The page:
1. Adds experience to your resume. Volunteering within the market that you serve is an excellent way to add reputable, and recognizable, experience to your career. When talking to a potential client later, you may be surprised to find common ground in a previous volunteer activity and thus, an immediate personal connection.
2. Builds professional contacts. Reaching out can also mean gaining more back than you expected. Working with and around potential clients can undoubtedly open up new business opportunities and expand your next seminar contact list.
3. Develops your communication skills. Interacting face-to-face, or phone-to-phone, is an important part of the advisor-client relationship. Sharpen your people skills by spending time with them and learning to talk about things other than business. In many cases, appearing multi-dimensional is as important as appearing professional.
4. Advertizes you. The people, and potential clients, who see you working as hard as they, will have a good sense what type of person you are. That free advertisement can pay off: turn what they liked about you as a volunteer into what they’ll love about you as an advisor.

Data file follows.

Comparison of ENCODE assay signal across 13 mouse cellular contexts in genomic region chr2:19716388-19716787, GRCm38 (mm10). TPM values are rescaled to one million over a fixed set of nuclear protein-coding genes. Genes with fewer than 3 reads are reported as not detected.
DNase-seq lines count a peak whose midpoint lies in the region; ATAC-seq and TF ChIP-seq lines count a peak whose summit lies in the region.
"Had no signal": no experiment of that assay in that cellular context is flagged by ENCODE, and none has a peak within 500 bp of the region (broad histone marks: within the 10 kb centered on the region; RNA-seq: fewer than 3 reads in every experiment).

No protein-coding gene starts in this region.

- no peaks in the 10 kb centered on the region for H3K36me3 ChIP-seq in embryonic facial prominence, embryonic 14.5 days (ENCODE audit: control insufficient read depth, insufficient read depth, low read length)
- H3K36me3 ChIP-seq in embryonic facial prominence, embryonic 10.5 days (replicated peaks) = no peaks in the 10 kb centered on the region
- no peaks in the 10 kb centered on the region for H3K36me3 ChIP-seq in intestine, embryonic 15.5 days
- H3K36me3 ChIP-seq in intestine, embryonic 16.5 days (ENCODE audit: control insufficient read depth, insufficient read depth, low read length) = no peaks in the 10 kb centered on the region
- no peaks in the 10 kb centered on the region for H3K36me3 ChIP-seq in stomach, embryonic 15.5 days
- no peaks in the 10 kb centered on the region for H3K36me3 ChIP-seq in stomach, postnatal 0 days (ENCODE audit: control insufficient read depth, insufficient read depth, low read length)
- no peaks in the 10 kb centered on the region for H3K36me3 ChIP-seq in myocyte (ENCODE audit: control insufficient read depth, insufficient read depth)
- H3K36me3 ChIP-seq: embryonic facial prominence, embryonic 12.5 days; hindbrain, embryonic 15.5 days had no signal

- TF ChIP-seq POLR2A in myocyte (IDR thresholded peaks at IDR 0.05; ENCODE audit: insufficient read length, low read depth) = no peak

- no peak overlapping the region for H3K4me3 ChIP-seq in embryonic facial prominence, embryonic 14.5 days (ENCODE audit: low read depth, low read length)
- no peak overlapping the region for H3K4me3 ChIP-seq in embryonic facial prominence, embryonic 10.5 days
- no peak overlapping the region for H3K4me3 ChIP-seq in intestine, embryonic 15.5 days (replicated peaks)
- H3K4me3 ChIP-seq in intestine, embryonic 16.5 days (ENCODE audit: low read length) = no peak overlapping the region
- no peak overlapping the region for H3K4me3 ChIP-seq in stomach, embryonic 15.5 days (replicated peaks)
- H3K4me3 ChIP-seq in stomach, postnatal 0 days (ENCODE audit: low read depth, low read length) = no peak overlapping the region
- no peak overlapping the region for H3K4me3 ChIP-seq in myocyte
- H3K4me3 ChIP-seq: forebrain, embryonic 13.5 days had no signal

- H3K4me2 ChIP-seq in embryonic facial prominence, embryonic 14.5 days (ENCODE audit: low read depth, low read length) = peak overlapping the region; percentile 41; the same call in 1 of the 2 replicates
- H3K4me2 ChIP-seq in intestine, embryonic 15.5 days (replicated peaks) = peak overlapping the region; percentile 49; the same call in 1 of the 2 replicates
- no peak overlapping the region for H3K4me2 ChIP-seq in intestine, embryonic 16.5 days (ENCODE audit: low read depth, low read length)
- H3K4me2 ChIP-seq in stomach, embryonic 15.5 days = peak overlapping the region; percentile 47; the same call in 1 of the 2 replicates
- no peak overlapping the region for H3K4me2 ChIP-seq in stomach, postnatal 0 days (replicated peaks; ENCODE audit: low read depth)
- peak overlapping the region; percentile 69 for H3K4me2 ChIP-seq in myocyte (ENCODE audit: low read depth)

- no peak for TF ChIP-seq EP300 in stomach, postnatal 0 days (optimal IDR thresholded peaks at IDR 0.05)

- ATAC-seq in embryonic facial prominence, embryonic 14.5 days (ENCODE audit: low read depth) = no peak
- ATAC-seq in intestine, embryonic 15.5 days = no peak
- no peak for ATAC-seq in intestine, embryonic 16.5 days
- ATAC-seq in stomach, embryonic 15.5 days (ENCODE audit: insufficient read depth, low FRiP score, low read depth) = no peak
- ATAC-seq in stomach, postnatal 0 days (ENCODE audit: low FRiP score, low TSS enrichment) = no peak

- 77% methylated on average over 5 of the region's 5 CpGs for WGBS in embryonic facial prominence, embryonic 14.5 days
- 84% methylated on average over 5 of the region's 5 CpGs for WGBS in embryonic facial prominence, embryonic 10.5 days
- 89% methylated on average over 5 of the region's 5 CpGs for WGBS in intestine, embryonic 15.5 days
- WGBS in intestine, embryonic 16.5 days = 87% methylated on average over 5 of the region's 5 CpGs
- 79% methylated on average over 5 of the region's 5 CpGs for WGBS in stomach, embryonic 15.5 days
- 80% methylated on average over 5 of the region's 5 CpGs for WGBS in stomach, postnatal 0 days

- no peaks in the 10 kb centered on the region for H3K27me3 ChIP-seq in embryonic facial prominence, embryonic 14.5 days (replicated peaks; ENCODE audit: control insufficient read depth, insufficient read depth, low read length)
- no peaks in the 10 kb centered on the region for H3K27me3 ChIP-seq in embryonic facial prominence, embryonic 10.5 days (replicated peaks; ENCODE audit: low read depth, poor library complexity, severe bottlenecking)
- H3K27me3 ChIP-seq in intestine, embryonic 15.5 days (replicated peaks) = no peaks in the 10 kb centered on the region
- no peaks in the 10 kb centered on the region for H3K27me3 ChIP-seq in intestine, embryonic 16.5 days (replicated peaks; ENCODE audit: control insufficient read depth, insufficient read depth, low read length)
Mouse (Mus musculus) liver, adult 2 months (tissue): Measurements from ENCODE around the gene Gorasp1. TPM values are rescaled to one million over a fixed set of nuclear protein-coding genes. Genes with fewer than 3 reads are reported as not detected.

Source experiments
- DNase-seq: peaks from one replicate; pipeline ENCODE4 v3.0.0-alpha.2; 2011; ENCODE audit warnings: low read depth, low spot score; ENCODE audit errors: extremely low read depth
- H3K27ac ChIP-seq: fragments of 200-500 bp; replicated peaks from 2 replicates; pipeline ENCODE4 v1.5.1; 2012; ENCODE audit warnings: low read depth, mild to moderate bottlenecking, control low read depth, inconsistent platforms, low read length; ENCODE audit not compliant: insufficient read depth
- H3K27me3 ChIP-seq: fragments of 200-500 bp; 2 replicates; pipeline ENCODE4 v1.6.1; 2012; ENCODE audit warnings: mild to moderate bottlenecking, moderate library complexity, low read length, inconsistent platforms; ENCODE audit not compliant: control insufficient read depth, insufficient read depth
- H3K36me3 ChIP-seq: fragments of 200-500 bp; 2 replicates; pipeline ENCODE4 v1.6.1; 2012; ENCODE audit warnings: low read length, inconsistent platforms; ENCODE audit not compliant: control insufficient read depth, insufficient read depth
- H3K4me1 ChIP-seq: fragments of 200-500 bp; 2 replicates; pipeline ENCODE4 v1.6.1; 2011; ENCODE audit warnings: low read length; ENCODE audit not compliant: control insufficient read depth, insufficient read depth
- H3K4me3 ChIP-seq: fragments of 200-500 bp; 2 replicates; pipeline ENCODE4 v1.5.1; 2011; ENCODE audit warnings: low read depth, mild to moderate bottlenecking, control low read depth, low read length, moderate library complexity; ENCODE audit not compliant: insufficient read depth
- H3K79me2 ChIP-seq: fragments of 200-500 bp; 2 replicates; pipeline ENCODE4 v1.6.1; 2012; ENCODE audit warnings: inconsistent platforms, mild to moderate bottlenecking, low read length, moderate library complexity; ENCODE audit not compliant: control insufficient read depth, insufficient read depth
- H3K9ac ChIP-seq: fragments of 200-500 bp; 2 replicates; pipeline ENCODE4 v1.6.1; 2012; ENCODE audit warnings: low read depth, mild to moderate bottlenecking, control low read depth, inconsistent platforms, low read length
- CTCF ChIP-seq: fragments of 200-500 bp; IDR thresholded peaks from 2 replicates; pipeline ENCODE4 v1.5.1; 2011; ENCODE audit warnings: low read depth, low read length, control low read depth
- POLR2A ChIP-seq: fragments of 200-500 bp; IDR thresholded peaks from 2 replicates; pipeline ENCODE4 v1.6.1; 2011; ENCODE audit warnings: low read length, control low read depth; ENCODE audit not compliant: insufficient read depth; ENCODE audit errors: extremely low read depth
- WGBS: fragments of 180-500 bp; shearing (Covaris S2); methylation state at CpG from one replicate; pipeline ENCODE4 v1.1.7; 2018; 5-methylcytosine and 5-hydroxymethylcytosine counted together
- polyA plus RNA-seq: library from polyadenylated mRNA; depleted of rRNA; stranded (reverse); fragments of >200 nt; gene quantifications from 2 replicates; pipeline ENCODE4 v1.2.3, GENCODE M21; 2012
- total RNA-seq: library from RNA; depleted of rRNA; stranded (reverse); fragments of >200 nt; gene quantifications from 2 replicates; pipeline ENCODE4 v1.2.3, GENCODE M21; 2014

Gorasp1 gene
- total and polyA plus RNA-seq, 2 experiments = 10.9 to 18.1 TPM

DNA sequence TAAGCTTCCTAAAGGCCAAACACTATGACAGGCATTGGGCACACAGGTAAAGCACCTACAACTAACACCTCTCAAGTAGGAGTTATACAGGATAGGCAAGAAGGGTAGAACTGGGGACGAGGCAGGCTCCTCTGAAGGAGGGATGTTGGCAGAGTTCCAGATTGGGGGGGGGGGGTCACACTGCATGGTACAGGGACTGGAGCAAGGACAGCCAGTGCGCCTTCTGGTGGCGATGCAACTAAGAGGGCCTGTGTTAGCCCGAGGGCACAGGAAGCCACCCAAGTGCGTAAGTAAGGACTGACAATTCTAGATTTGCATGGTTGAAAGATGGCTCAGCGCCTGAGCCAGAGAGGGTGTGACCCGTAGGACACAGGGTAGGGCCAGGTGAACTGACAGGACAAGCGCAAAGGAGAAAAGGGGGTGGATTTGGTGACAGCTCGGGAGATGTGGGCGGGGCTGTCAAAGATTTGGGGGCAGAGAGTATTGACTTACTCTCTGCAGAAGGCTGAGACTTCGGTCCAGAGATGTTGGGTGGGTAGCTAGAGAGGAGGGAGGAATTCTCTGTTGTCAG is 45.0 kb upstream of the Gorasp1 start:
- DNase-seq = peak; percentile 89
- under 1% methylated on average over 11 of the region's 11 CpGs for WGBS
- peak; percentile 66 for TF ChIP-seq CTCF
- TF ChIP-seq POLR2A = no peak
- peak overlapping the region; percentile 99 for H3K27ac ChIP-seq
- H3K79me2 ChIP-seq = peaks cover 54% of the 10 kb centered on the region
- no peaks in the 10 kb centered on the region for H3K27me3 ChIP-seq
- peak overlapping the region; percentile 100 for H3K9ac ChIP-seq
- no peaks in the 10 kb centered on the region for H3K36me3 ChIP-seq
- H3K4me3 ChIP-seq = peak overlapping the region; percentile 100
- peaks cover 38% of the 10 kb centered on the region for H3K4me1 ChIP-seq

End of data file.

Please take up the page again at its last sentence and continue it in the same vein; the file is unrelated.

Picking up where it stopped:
5. Encourages recommendations. Remember the advice peddled to those on their first job? Arrive early and be the last to leave. Dedication sticks out to people, and when they encounter someone extraordinary, that person generally gets a lot of good press to anyone who’ll listen.
6. Provides good tips. Volunteering is an excellent way to listen to your target audience and gain a deeper understanding of their wants and needs, without the stuffy pretense of an office. Ask them: What do they look for in an advisor? What are they currently not getting? Spending time with the people you’d like to represent can only result in a better understanding of how to get there.
7. Keeps you ahead of the game. One of the biggest challenges advisors face is integrating innovative techniques with trusted strategies to entice a traditional market. Volunteering is one more way you can approach the idea from a new angle with the anticipation of getting an unprecedented result. Why volunteer? Why follow the leader when you could set the trend?